Staying with the feeling allows the natural rise and fall of the emotional aspect of the experience. The child experiences the feeling of the emotion and in time and with coaching can connect the internal message with the process: something happened (mom/dad set a limit); I had an emotion (frustration); the feeling had a message (I don’t like this); The feeling rose and fell (It’s ok to have a feeling of frustration, but I still have to stop what I’m doing).
Like all skills, staying with the feeling takes practice, time, and consistency. For young children this process is learned as an internal working model and part of the self-regulation process. Which means in heated moments parents should avoid the fire-starter questions that start with: “Why…?”
Stay with the challenge.
Things are certain to not go our way because there is no escaping the ups and downs of daily life. Problems, while not always welcomed, can be framed beyond the negative feelings that typically announce their presence. While there is no need to go looking for problems, we can engage the challenges we face as something that will make us smarter or stronger in some way—for that is the lesson of experience. Some of our greatest growth started with a problem and challenge is always at the edge of development. So why rob children of the chance to learn from the problem-solving process?
First, acknowledge the problem, the feeling and its message. For children (and adults) the feeling is simply saying “I don’t like this. This is not what I wanted/expected.” Next, make space from the emotion.
Then engage and focus on creativity and solutions. And don’t be too quick to make it better. Stick with a playful tone (“I wonder…”) and ask, “Do you think that will work?” Then try it out. When a solution works, review the process and a simple “You did it!” sets the tone for the next challenge (which is not far off!).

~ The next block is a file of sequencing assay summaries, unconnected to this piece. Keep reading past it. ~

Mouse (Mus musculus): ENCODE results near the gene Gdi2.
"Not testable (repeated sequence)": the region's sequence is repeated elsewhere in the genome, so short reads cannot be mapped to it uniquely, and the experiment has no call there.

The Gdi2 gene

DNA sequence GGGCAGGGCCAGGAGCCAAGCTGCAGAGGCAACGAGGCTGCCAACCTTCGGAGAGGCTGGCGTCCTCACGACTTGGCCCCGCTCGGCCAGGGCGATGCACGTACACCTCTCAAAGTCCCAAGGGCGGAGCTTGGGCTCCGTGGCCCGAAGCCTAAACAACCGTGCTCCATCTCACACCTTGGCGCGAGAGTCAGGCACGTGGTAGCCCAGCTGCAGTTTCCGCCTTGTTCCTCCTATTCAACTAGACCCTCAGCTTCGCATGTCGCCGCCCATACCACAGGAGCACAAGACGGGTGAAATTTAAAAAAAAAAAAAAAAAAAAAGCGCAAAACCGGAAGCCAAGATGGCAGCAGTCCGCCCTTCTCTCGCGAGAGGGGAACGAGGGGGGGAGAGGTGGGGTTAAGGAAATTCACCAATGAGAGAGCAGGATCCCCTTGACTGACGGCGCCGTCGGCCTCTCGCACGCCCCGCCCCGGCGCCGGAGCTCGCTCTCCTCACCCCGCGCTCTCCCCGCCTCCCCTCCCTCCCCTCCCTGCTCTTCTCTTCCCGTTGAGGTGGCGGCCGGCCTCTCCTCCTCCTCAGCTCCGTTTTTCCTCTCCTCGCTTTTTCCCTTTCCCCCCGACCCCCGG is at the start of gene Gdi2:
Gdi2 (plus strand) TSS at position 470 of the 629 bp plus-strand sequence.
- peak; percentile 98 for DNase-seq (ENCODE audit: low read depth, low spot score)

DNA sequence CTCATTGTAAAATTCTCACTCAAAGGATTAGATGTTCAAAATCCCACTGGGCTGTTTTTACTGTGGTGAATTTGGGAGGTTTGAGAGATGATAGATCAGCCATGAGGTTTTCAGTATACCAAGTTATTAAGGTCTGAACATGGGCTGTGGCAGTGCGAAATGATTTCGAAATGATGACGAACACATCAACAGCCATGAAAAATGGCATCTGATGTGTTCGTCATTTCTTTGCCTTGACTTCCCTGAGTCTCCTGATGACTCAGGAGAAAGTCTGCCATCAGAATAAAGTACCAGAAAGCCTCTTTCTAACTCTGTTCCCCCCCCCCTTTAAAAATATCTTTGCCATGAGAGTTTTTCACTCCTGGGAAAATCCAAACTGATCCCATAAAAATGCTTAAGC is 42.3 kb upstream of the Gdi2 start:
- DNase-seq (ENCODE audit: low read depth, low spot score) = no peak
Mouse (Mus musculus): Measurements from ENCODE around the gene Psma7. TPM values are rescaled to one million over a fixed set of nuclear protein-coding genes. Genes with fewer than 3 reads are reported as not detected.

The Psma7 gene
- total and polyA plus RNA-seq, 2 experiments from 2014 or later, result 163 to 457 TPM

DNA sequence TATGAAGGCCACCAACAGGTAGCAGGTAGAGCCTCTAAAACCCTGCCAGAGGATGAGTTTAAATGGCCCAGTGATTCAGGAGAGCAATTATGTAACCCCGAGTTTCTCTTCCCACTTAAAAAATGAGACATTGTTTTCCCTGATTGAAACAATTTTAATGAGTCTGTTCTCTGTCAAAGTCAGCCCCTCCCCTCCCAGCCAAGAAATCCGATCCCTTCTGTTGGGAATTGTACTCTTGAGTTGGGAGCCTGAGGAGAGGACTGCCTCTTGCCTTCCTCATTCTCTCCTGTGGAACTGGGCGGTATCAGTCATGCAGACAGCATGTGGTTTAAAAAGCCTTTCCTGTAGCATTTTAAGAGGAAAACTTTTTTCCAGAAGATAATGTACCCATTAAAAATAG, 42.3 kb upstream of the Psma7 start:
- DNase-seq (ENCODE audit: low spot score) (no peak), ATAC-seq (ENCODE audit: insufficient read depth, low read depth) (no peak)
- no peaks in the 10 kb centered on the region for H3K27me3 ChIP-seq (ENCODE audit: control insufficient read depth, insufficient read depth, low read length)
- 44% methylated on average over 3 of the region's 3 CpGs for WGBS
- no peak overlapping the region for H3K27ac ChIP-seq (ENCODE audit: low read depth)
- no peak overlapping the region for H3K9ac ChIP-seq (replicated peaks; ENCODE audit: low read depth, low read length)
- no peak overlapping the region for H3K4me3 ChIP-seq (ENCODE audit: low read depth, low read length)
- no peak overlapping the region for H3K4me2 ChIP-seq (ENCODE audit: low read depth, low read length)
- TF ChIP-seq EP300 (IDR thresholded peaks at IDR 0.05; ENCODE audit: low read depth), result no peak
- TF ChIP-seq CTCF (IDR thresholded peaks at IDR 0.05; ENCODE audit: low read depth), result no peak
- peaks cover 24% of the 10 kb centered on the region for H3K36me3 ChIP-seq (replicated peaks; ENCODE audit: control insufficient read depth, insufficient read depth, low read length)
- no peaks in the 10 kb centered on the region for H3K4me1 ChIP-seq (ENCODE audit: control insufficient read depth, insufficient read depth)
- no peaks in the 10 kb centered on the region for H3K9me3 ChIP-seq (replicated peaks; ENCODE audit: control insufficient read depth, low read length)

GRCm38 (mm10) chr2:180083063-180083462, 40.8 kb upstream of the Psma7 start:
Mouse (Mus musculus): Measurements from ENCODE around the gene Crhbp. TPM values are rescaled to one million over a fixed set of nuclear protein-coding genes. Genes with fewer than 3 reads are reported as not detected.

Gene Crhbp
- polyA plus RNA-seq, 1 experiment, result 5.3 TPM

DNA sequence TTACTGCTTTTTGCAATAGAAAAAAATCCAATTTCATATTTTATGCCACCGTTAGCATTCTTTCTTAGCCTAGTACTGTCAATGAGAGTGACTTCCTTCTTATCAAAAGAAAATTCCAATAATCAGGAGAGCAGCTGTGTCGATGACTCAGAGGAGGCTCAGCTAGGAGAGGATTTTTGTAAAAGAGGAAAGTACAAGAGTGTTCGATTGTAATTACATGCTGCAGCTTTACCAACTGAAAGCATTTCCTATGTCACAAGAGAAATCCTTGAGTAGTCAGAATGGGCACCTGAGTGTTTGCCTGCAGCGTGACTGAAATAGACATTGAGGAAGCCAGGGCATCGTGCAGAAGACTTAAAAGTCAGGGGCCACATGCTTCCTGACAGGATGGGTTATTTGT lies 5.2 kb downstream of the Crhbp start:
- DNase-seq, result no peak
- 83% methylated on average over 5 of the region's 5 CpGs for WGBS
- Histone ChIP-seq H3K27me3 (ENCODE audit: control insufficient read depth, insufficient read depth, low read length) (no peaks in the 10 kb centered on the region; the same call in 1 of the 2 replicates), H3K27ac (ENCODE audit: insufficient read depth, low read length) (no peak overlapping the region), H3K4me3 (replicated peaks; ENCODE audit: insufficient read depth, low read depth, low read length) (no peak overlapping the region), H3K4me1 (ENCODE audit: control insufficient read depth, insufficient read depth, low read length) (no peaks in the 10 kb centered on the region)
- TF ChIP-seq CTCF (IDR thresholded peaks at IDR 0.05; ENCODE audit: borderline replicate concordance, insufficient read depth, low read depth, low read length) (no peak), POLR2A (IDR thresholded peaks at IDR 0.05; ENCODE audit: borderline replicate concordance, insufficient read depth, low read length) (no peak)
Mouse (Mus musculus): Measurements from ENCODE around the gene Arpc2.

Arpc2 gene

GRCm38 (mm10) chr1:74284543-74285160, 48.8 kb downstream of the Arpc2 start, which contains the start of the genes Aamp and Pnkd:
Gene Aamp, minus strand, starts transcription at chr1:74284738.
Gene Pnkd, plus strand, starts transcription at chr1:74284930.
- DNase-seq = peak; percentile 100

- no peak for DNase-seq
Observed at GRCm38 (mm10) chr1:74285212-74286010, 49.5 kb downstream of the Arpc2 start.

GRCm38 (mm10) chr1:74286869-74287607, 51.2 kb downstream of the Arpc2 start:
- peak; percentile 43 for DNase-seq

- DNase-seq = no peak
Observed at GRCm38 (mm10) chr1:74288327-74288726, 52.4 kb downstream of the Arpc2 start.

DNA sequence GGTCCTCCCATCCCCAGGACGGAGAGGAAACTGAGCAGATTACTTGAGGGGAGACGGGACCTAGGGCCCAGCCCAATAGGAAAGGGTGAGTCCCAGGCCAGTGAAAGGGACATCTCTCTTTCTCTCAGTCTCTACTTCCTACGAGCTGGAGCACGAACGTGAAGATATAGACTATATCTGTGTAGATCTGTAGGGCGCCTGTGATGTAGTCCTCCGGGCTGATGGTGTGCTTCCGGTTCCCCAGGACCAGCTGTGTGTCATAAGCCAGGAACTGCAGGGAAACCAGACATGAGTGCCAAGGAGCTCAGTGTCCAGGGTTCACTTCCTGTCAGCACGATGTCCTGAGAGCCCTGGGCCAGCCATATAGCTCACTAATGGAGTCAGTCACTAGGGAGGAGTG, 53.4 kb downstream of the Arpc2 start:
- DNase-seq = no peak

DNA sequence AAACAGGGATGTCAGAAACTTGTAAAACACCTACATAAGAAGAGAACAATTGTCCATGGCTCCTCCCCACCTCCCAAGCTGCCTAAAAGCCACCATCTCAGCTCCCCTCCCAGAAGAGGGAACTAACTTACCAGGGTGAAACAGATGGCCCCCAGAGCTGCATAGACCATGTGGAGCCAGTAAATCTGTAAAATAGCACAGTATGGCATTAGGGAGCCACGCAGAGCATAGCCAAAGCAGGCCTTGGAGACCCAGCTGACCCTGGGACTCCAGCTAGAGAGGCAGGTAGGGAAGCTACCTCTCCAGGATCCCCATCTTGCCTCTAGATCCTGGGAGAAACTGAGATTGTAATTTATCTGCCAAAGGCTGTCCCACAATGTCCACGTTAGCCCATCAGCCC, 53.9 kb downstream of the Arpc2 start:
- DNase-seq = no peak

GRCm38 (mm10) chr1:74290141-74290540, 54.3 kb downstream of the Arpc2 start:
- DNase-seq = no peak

Remember that emotional resilience develops from staying with and going through challenges.
Stay with the connection.
“Being with” is powerful for our presence says “you matter” and is a building block of a child’s sense of self and of empathy. Most of connection is beyond words and children learn from modeling, imitation, and the back and forth of shared attention. Mirror neurons enable us to experience each other’s internal states. All this requires consistent quality time, face to face, and without distractions. Making the connection the center of attention is the heart of the experience.
The powerful outcome of staying with the connection is developing the reciprocity that relationships require to grow and stay true. Being responsive and present with your child says relationships matter. Importantly, in relationships we give what we have received. EQ grows from self-awareness to other-awareness and these intimate parent-child moments deeply engrain the mental models of healthy relationships.
To summarize, these three skills form the core of EQ and resilience. “Staying with” underlies each of these skills and is a quality that seems to get less attention these days. But “staying with” is at the core of these three skills, and what matters most in our lives.
Goleman, D. (1995). Emotional intelligence. Bantam.
Salovey, P., & Mayer, J. D. (1990). Emotional intelligence. Imagination, cognition and personality, 9(3), 185-211.
Panepinto, J. (2019). Three Parenting Skills to Help Children Develop Emotional Intelligence and Resilience. Psych Central. Retrieved on October 27, 2020, from https://psychcentral.com/blog/three-parenting-skills-to-help-children-develop-emotional-intelligence-and-resilience/